by Helen Wolter, Legislative Advocate
On August 8, the East Palo Alto City Council voted to adopt stronger requirements for parkland dedication in the Development Code. We’re glad that residents of East Palo Alto will benefit from the stronger communities and improved physical and mental health that access to parks brings!
East Palo Alto has suffered from a lack of sufficient parkland for its population for a long time. Although the city’s recently-approved General Plan aspires to provide the California standard of 3 acres of parkland per 1000 residents, currently East Palo Alto has only 1 acre per 1,000 residents. That’s why Committee for Green Foothills got involved when East Palo Alto began to update their Development Code. We saw this as a great opportunity to ensure that future development in East Palo Alto improves, rather than worsens, residents’ access to open space and parkland.
I worked with community members, city staff, planning commissioners, and city councilmembers in this effort. Although the Development Code provided that new for-sale residential development required fees for smaller projects, or the dedication of land to the city for parks and/or the payment of an in-lieu fee, there were several weak spots in those requirements.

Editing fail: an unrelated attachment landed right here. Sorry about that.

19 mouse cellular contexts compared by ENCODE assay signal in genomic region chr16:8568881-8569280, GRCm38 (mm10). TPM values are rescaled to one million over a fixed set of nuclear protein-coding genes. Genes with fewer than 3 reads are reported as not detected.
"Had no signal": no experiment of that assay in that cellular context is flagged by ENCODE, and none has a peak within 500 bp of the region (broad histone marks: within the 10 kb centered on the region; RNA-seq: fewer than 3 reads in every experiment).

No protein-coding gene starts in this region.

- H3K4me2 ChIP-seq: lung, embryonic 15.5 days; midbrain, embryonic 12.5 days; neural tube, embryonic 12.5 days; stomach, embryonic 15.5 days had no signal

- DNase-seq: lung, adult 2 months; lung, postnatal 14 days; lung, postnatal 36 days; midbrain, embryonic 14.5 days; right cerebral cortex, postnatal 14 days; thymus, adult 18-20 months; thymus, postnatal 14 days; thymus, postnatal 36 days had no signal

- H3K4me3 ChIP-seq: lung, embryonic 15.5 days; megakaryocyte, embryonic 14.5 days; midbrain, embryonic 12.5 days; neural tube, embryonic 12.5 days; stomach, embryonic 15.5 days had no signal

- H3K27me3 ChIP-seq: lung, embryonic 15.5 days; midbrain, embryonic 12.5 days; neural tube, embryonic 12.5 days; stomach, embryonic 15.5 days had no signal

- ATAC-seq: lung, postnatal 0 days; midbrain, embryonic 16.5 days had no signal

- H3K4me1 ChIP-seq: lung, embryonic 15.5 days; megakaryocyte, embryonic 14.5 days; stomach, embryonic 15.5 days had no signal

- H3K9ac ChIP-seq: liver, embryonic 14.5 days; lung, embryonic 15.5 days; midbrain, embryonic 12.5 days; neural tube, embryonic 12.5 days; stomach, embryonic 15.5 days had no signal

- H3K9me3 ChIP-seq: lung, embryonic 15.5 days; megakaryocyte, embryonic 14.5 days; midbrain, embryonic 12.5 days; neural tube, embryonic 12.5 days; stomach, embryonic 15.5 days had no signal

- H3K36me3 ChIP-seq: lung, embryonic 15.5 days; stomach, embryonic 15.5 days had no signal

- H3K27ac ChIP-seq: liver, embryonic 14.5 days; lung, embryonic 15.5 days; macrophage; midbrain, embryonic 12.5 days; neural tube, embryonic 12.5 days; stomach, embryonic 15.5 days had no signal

For example, there was nothing in the Development Code requiring that any land provided had to be actually usable as parkland. This meant that the city could be stuck with a piece of land that was simply leftover scraps from development — oddly shaped, weirdly sloped, or inaccessible. I proposed new language for the Development Code requiring that such land be reasonably adaptable for park and recreational purposes taking into consideration its size, shape, topography, access, and location.
In addition, with the current development boom, it’s never wise to assume that land for parks will be available for purchase. If developers are only required to pay park impact fees without being required to dedicate any actual land, the city could end up with fees that they cannot use due to the lack of available land. I urged the city to follow the example of other local cities and require developers to dedicate a minimum amount of land before paying the rest of their obligation in fees.
At the August 8 meeting, the East Palo Alto City Council adopted my recommendations. Thanks to the City Council and everyone else who worked on this effort to increase parkland for the benefit of the community!